What Is A Name?

What is a name?

A name is a label. It allows us to identify people. That is Sam, that is Sam, Jr; that is Samantha; that is Peter.

But a name is more than a label that enables us to identify and distinguish one person from another. It also provides a way to address and communicate with a person. If you see your friend walking on the other side of the road, you call his name to get his attention. When you first meet someone, you give your name, which gives them a kind of power over you, the power to call and invoke you.

Think about that scene of meeting: You are at a social gathering where you know few people. You wonder “Who is that distinguished man over there? He looks important.” “Who is that woman over there? She’s very lovely.” At that point, you don’t know anything about them. When you’re introduced, you exchange names. You disclose something of yourself to the new acquaintance. A name is self-revealing.

And it reveals not only the label that you use but something about where you came from. I say my name is “Leithart,” and someone who knows German will recognize the German origins of the name. There’s a history behind my name “Peter”; my mother admired Peter Marshall, a prominent American Presbyterian ministry in the 20th century and so she called me Peter. This is not simply a label but a summary of a history.

All this is true of the name of “Yahweh our God” that is the focus on the Third Word.

The name “Yahweh” allows us to distinguish between the God of Israel and other gods. The ancient world was full of gods. You wouldn’t ask “Do you worship God?” You’d ask, “What god do you worship?” The God of Scripture isn’t “God-in-general.” He’s specifically the God of Israel, that God. That is the name we are concerned with.

When Yahweh revealed His name to Israel, He gave Israel some “control” over Him. He gave Israel the ability to invoke and call on Him. Israelites could pray to the heavens “Yahweh, hear us,” and Yahweh would pay attention. In Exodus 8, God acts “according to the word of Moses.”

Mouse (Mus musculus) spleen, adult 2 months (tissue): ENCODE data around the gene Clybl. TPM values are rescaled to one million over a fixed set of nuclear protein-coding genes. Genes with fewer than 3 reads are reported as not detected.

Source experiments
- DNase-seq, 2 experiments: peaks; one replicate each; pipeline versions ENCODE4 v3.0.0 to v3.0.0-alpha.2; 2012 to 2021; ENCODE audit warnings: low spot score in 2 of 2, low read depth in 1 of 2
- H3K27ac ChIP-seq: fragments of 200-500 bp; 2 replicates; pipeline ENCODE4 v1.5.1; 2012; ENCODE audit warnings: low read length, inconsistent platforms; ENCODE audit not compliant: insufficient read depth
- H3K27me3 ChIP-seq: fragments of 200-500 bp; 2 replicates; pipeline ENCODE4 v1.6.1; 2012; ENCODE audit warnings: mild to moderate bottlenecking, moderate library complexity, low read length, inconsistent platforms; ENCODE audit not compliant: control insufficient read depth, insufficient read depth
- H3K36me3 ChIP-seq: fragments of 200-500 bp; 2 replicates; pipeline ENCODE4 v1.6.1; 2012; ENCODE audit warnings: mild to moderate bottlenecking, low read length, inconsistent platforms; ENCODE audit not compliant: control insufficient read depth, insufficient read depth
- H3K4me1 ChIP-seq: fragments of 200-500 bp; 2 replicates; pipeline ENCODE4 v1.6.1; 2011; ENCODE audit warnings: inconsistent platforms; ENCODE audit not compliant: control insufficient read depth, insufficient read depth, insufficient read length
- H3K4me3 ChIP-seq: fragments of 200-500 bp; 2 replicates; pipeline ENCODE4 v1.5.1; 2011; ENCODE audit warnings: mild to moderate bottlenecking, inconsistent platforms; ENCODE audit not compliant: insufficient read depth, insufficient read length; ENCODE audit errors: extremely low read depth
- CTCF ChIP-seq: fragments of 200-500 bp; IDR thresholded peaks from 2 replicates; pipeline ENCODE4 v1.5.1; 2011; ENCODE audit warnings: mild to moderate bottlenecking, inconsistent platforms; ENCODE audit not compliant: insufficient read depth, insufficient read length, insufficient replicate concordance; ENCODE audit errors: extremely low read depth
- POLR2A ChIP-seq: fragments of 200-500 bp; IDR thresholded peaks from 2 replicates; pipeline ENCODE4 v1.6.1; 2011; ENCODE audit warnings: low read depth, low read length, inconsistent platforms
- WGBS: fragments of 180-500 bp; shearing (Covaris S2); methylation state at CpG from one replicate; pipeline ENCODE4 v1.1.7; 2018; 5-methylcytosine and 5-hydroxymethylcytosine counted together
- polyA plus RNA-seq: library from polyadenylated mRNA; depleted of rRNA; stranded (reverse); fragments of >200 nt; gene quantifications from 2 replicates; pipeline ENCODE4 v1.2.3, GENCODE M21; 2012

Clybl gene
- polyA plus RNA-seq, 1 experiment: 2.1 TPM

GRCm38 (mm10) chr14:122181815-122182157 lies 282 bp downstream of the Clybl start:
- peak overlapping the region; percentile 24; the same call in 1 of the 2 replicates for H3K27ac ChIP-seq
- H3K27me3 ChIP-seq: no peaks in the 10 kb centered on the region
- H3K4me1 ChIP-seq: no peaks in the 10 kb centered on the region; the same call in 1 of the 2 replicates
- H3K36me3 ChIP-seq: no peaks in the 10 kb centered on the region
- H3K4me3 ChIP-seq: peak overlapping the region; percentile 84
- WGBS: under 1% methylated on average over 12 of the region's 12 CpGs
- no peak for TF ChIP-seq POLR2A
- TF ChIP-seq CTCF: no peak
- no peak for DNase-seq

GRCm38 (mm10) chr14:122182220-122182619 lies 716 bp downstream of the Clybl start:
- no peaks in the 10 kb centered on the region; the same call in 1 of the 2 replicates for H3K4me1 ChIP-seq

Like human names, Yahweh’s name has to be revealed. He discloses Himself to us in His name. That means that He discloses His character. His name describes the kind of God He is. When Moses goes onto Mount Sinai to intercede for Israel after they have sinned with the golden calf, Yahweh reveals His glory to Moses and proclaims His name: “Yahweh, Yahweh! Gracious and compassion, slow to anger and abounding in loyal love, yet He by no means clears the guilty.” Yahweh is the name of the God of compassion and justice, the patient God who won’t let us defy Him forever.

And like human names, the name of Yahweh discloses a history. The Ten Words open with a brief summary of the history of Yahweh with Israel: “I am Yahweh your God, who brought you up from the land of Egypt, out of the house of slavery.” When Yahweh reveals His name to Moses at the burning bush, He identifies Himself as the God of Abraham, Isaac, and Jacob. He is the God of the Fathers, the God who made promises in the past, and the God who has kept His promises by delivering Israel from slavery.

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